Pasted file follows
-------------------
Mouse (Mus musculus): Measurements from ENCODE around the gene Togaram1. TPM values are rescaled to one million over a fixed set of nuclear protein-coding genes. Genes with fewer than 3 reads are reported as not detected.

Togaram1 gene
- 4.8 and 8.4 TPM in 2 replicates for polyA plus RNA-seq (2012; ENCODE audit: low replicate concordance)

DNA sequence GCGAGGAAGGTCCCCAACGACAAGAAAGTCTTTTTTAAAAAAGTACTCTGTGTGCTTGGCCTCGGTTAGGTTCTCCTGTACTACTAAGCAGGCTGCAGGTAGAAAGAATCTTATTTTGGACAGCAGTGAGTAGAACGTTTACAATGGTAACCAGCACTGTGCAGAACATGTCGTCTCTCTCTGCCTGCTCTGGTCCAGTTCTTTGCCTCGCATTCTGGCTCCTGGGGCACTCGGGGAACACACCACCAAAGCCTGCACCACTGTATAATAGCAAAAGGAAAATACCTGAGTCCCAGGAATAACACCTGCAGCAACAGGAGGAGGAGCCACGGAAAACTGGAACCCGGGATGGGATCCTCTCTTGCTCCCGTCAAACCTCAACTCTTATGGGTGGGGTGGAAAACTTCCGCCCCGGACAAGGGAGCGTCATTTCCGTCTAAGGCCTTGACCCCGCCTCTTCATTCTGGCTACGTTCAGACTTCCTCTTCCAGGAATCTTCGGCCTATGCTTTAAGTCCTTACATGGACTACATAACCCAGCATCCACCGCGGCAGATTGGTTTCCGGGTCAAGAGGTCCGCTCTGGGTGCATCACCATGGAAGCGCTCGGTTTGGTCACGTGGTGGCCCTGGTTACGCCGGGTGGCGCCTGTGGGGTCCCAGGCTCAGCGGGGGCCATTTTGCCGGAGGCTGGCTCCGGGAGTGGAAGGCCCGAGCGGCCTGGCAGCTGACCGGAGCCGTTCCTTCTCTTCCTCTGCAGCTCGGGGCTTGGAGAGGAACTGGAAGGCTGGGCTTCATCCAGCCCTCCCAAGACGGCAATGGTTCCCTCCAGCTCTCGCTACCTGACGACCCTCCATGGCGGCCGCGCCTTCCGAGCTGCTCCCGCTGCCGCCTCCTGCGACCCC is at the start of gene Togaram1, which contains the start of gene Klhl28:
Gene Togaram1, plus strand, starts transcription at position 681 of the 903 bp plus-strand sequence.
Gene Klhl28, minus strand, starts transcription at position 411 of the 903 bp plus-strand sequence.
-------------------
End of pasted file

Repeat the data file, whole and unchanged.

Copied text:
Mouse (Mus musculus): Measurements from ENCODE around the gene Togaram1. TPM values are rescaled to one million over a fixed set of nuclear protein-coding genes. Genes with fewer than 3 reads are reported as not detected.

Togaram1 gene
- 4.8 and 8.4 TPM in 2 replicates for polyA plus RNA-seq (2012; ENCODE audit: low replicate concordance)

DNA sequence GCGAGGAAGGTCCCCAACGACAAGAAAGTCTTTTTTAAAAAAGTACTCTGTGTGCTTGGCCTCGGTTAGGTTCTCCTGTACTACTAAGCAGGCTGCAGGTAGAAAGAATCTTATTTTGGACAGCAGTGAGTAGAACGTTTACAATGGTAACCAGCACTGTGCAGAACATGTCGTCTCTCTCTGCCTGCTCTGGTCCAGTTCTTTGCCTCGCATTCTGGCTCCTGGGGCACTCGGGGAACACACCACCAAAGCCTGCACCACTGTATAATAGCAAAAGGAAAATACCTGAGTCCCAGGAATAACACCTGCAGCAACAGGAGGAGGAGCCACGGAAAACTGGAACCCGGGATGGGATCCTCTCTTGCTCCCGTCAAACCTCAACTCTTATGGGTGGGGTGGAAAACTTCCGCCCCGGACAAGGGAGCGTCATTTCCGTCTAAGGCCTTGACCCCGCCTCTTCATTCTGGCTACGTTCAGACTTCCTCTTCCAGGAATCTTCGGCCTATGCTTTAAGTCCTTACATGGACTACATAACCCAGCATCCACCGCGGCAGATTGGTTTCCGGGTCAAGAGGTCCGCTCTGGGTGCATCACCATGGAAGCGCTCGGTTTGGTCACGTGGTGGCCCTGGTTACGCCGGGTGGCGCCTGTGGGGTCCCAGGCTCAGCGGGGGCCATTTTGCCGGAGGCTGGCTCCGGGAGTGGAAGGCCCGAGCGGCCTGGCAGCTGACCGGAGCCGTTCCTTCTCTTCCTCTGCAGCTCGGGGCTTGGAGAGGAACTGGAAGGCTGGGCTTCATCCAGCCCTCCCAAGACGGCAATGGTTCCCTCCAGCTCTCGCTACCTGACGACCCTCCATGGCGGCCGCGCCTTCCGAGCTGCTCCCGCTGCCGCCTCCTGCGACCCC is at the start of gene Togaram1, which contains the start of gene Klhl28:
Gene Togaram1, plus strand, starts transcription at position 681 of the 903 bp plus-strand sequence.
Gene Klhl28, minus strand, starts transcription at position 411 of the 903 bp plus-strand sequence.